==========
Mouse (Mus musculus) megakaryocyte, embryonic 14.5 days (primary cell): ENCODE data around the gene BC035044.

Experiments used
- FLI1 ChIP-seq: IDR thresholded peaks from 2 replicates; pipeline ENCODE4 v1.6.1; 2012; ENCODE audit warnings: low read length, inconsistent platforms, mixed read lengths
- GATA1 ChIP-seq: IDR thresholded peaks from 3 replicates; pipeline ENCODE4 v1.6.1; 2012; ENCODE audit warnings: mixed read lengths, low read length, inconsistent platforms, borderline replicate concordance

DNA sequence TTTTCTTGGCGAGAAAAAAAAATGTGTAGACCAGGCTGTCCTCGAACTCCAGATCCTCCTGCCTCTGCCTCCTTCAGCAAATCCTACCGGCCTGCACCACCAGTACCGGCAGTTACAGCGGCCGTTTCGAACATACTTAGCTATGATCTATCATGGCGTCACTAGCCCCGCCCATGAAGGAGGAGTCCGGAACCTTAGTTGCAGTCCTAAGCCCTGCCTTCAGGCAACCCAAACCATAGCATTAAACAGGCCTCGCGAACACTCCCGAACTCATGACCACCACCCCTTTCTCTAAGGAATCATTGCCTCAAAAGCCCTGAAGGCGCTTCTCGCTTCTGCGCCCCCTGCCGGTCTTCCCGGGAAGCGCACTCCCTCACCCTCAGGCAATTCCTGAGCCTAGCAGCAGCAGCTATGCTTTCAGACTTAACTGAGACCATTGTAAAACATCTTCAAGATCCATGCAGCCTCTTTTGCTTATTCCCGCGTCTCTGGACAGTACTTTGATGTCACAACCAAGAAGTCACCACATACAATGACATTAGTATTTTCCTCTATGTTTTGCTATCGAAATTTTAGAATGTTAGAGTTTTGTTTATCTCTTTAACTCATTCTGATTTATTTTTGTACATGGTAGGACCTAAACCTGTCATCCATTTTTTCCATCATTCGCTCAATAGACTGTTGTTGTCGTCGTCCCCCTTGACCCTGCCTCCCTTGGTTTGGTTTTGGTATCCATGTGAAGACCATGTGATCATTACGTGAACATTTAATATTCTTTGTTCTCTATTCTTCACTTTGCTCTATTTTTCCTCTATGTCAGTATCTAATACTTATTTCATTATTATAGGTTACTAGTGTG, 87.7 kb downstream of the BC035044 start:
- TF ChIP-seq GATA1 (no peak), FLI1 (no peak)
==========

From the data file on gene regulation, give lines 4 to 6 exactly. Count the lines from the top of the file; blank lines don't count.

- GATA1 ChIP-seq: IDR thresholded peaks from 3 replicates; pipeline ENCODE4 v1.6.1; 2012; ENCODE audit warnings: mixed read lengths, low read length, inconsistent platforms, borderline replicate concordance

DNA sequence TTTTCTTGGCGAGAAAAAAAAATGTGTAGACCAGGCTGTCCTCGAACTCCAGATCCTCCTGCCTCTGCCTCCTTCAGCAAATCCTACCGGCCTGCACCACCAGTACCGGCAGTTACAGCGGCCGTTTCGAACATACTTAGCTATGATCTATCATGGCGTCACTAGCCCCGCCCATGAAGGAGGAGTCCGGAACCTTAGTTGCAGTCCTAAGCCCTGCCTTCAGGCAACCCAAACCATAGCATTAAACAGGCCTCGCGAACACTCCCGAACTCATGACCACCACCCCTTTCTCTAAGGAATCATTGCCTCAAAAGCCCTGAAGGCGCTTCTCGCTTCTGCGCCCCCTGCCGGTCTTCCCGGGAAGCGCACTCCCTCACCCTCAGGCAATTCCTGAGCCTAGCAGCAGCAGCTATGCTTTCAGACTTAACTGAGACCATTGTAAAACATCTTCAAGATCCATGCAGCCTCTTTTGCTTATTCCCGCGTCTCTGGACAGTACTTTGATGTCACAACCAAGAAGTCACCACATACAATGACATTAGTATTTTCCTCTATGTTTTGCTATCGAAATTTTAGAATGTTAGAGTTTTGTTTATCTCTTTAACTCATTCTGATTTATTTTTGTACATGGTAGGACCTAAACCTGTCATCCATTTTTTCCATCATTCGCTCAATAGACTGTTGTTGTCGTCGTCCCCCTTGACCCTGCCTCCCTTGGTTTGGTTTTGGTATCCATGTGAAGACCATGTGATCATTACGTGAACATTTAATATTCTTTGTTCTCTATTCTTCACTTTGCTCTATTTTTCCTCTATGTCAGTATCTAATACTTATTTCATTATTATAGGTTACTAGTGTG, 87.7 kb downstream of the BC035044 start:
- TF ChIP-seq GATA1 (no peak), FLI1 (no peak)